Cell-Free Plasma Hemoglobin and Male Gender Are Risk Factors for Acute Kidney Injury in Low Risk Children Undergoing Cardiopulmonary Bypass

Nahmah Kim-Campbell, Catherine Gretchen, Clifton Callaway, Kathryn Felmet, Patrick M. Kochanek, Timothy Maul, Peter Wearden, Mahesh Sharma, Melita Viegas, Ricardo Munoz, Mark T. Gladwin, Hülya Bayir

Research output: Contribution to journalArticlepeer-review

24 Scopus citations


Objectives: To determine the relationship between the production of cell-free plasma hemoglobin and acute kidney injury in infants and children undergoing cardiopulmonary bypass for cardiac surgery. Design: Prospective observational study. Setting: Twelve-bed cardiac ICU in a university-affiliated children’s hospital. Patients: Children were prospectively enrolled during their preoperative outpatient appointment with the following criteria: greater than 1 month to less than 18 years old, procedures requiring cardiopulmonary bypass, no preexisting renal dysfunction. Interventions: None. Measurements and Main Results: Plasma and urine were collected at baseline (in a subset), the beginning and end of cardiopulmonary bypass, and 2 hours and 24 hours after cardiopulmonary bypass in 60 subjects. Levels of plasma hemoglobin increased during cardiopulmonary bypass and were associated (p < 0.01) with cardiopulmonary bypass duration (R2 = 0.22), depletion of haptoglobin at end and 24 hours after cardiopulmonary bypass (R2 = 0.12 and 0.15, respectively), lactate dehydrogenase levels at end cardiopulmonary bypass (R2 = 0.27), and change in creatinine (R2 = 0.12). Forty-three percent of patients developed acute kidney injury. There was an association between plasma hemoglobin level and change in creatinine that varied by age (overall [R2 = 0.12; p < 0.01]; in age > 2 yr [R2 = 0.22; p < 0.01]; and in < 2 yr [R2 = 0.03; p = 0.42]). Change in plasma hemoglobin and male gender were found to be risk factors for acute kidney injury (odds ratio, 1.02 and 3.78, respectively; p < 0.05). Conclusions: Generation of plasma hemoglobin during cardiopulmonary bypass and male gender are associated with subsequent renal dysfunction in low-risk pediatric patients, especially in those older than 2 years. Further studies are needed to determine whether specific subgroups of pediatric patients undergoing cardiopulmonary bypass would benefit from potential treatments for hemolysis and plasma hemoglobin–associated renal dysfunction.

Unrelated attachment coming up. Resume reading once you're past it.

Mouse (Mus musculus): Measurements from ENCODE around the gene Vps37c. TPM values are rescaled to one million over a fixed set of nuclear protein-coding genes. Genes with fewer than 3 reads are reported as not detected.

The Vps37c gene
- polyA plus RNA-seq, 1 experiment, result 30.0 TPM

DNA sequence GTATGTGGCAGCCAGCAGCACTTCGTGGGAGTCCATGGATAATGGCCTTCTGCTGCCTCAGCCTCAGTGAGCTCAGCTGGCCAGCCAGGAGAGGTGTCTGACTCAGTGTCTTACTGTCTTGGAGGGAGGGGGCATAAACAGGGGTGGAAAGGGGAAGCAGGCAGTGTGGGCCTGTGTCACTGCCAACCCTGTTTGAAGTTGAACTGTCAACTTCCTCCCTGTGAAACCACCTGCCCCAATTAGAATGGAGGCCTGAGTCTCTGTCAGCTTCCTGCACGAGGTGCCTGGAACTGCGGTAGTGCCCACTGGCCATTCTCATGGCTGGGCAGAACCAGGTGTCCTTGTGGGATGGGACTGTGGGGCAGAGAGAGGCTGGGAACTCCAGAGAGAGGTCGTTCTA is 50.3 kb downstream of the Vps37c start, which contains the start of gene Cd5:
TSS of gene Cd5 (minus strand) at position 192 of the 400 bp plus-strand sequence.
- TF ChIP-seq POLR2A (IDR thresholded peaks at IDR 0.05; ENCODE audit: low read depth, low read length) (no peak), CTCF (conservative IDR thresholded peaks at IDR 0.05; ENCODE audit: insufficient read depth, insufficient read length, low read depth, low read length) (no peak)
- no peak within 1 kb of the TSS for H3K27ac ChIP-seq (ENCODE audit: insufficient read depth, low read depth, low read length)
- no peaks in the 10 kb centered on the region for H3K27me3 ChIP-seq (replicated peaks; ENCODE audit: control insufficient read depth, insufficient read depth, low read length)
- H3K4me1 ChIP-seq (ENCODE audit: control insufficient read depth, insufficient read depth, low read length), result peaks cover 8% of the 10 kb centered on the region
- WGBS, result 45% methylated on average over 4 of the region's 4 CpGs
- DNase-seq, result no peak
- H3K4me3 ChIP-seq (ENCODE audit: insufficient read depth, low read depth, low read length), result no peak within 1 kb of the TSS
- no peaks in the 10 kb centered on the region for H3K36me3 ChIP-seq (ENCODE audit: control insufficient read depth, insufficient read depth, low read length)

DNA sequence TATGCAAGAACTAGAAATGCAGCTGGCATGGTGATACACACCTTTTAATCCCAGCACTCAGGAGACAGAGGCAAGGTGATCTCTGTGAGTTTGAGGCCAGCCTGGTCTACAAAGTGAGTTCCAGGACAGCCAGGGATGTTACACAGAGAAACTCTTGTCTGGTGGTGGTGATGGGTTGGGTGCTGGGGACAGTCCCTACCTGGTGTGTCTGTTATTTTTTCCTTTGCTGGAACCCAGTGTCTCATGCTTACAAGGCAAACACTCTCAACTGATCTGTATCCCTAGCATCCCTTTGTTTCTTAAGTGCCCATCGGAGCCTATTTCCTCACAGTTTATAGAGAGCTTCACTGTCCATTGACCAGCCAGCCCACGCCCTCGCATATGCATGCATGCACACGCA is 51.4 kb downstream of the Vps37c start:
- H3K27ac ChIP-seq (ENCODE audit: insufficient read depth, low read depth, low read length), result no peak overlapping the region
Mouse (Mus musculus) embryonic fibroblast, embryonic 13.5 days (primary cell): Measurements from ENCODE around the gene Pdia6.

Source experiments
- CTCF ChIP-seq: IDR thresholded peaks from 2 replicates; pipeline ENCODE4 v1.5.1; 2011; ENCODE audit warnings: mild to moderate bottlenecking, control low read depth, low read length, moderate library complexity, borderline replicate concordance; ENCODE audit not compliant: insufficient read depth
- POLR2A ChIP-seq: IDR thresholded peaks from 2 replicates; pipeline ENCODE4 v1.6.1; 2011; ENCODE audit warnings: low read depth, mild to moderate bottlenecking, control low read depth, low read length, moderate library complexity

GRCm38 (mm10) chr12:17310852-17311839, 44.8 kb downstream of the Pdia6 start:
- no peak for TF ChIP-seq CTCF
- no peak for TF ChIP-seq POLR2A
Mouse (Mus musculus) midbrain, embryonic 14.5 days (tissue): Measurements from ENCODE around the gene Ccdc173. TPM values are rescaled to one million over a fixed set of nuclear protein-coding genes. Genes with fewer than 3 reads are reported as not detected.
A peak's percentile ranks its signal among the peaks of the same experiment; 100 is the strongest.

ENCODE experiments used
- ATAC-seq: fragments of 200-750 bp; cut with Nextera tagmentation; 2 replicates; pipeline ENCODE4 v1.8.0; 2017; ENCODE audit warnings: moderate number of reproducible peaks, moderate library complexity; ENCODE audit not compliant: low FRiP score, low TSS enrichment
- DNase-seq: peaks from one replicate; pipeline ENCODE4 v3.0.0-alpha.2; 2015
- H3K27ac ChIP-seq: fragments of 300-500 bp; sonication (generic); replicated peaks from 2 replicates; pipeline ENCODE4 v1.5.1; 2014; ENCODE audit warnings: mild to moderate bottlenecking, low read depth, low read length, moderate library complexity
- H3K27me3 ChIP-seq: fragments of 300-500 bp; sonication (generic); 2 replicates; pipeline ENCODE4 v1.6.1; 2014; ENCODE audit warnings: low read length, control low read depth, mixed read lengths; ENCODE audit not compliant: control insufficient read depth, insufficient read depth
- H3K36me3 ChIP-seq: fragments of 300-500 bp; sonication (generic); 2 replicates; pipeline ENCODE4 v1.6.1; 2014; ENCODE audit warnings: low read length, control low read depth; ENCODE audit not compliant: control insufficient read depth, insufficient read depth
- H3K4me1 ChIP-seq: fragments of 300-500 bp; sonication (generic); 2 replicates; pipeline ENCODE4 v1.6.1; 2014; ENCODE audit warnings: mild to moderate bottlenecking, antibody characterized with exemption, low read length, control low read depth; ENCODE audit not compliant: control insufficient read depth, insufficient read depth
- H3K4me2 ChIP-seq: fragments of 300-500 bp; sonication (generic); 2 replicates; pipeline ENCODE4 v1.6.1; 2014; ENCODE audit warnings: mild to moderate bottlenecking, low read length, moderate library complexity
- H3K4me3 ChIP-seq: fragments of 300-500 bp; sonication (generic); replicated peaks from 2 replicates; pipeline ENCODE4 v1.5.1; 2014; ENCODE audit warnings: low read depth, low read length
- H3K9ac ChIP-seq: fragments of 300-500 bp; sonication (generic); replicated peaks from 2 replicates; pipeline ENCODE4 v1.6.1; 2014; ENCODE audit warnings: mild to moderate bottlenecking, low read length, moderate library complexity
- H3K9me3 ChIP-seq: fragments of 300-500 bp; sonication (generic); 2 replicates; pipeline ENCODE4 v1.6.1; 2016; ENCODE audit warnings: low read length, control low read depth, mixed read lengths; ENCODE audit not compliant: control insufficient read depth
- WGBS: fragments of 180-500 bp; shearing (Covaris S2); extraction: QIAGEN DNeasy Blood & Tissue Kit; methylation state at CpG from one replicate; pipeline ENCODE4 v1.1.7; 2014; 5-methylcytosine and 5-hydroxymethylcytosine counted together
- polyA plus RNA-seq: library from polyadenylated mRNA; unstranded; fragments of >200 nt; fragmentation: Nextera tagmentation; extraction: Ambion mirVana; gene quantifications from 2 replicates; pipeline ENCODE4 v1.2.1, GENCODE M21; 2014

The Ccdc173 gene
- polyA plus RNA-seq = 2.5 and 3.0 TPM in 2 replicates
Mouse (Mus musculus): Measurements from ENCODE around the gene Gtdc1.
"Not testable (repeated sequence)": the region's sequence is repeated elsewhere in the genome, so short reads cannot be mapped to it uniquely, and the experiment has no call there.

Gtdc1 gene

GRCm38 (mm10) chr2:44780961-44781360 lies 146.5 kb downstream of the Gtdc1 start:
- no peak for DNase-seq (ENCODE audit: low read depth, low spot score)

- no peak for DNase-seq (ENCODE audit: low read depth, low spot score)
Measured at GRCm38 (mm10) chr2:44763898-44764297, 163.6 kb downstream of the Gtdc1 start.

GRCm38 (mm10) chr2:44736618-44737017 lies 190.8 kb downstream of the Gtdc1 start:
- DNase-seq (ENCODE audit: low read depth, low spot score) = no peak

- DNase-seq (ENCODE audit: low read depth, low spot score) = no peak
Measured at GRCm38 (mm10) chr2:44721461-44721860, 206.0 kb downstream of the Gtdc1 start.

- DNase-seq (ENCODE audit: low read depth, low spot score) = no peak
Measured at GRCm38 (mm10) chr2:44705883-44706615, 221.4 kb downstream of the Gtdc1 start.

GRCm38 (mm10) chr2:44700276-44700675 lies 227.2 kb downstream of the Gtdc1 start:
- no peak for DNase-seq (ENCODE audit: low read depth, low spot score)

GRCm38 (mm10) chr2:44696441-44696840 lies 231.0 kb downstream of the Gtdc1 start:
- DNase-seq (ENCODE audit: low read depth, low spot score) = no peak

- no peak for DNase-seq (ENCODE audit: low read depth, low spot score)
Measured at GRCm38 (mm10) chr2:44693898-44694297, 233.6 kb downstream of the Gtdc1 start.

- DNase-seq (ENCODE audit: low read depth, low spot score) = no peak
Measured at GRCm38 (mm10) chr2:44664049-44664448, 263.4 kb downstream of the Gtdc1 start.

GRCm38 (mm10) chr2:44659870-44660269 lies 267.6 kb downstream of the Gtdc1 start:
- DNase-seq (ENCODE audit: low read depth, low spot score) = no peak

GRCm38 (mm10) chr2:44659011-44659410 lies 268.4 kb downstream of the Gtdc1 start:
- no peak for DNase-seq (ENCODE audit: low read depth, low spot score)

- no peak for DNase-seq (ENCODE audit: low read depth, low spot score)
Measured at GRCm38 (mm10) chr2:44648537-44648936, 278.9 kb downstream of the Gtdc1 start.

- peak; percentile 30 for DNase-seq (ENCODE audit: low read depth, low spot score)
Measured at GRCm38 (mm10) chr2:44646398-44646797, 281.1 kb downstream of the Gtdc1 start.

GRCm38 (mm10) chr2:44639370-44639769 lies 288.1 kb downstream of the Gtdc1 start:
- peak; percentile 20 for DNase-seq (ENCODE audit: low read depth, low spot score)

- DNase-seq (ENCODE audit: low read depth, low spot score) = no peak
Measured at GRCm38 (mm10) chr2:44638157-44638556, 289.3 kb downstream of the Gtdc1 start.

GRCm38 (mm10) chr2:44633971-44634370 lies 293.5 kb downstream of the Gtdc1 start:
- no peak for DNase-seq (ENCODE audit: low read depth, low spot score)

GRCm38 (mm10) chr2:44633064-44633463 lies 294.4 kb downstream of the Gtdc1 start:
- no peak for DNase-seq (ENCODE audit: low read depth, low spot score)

Original languageEnglish (US)
Pages (from-to)E1123-E1130
JournalCritical care medicine
Issue number11
StatePublished - Nov 1 2017
Externally publishedYes


  • acute kidney injury
  • cardiopulmonary bypass
  • cell-free plasma hemoglobin
  • hemolysis
  • pediatrics

ASJC Scopus subject areas

  • Critical Care and Intensive Care Medicine


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